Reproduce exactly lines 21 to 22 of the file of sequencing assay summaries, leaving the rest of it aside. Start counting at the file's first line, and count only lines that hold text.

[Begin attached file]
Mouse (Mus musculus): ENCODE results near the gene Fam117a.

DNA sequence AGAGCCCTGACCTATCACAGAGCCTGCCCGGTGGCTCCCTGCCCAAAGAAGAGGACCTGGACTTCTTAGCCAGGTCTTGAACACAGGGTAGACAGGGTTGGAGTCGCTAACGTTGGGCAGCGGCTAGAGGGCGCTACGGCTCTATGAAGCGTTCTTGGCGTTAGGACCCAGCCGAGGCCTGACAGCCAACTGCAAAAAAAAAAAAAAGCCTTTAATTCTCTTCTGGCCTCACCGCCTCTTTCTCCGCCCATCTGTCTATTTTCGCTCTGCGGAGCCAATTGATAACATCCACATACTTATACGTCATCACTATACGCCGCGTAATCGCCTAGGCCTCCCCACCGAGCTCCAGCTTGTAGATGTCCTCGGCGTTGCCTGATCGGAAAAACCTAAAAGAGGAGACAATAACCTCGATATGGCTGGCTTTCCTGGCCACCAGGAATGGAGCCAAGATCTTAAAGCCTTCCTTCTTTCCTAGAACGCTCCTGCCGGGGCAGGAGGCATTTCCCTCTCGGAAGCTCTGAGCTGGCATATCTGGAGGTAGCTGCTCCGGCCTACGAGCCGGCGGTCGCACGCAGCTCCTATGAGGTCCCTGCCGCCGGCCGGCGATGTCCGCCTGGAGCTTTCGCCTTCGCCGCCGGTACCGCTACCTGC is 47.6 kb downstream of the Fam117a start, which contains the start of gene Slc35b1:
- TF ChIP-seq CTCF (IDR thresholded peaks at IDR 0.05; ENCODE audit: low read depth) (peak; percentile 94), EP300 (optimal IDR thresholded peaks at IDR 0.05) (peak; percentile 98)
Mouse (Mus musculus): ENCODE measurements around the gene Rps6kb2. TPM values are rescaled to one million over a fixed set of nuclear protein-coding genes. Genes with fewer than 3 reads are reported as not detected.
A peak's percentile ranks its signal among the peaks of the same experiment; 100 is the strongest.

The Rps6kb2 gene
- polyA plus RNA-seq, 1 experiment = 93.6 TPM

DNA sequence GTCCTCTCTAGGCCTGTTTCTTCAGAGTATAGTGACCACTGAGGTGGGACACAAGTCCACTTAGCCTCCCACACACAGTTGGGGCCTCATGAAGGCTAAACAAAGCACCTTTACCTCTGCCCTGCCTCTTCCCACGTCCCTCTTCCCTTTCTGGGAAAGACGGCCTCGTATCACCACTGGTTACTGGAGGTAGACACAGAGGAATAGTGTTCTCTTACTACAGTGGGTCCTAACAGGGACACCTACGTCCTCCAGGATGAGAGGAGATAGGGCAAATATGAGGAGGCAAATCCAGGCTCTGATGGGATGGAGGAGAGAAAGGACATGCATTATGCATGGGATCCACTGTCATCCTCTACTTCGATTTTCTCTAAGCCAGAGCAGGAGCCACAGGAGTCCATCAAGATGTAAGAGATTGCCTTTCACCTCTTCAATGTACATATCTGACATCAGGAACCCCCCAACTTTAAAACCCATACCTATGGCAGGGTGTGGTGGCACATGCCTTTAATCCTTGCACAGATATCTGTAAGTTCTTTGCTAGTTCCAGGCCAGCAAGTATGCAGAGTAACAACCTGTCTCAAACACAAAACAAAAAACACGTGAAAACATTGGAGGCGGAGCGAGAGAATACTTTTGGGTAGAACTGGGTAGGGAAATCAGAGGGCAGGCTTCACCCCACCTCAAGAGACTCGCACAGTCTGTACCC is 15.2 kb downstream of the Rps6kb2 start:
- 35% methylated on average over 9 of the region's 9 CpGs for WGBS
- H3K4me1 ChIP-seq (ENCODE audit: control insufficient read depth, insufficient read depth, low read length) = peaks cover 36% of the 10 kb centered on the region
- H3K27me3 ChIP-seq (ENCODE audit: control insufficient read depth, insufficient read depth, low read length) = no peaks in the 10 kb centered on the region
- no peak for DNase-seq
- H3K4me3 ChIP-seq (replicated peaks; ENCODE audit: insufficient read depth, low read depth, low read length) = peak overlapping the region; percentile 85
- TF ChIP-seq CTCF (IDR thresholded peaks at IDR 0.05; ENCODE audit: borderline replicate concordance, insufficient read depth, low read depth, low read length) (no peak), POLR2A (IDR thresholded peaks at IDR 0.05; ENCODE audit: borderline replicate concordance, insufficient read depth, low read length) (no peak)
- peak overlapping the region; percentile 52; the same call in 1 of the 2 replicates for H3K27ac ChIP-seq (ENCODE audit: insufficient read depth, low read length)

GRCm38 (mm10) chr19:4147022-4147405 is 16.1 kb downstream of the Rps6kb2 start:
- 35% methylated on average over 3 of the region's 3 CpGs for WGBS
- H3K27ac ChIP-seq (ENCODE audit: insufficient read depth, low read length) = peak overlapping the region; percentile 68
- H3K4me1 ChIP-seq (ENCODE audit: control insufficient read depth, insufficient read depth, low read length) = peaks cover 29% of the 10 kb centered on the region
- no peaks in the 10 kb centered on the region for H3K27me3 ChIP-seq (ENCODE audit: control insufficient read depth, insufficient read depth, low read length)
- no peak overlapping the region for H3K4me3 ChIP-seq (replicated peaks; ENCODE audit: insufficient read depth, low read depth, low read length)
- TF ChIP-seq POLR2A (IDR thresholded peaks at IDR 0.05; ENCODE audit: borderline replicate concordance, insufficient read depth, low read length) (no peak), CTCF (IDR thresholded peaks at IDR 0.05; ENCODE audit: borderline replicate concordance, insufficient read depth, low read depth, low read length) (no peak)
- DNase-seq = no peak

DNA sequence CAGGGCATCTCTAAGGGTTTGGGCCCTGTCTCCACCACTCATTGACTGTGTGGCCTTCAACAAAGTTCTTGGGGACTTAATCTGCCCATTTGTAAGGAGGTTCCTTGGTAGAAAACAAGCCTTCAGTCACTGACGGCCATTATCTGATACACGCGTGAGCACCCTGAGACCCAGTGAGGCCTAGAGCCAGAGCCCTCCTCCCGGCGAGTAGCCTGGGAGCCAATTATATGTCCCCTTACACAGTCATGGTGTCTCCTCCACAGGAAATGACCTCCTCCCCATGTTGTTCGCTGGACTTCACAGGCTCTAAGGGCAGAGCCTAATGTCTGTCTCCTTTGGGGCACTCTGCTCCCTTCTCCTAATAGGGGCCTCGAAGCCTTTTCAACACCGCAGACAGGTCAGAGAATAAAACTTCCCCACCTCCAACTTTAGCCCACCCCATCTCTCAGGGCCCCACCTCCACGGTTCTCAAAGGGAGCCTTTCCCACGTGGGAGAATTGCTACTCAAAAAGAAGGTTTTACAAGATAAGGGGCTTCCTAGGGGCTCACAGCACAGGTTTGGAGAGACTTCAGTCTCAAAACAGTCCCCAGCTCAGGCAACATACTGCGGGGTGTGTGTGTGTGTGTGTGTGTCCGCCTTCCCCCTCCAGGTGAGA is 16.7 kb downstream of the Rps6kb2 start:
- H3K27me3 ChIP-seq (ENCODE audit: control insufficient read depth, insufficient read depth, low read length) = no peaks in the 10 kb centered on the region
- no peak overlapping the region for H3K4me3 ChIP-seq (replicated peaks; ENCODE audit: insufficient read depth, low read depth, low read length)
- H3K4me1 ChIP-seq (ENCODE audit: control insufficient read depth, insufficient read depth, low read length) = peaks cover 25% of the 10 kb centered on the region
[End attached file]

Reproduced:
- no peak overlapping the region for H3K4me3 ChIP-seq (replicated peaks; ENCODE audit: insufficient read depth, low read depth, low read length)
- TF ChIP-seq POLR2A (IDR thresholded peaks at IDR 0.05; ENCODE audit: borderline replicate concordance, insufficient read depth, low read length) (no peak), CTCF (IDR thresholded peaks at IDR 0.05; ENCODE audit: borderline replicate concordance, insufficient read depth, low read depth, low read length) (no peak)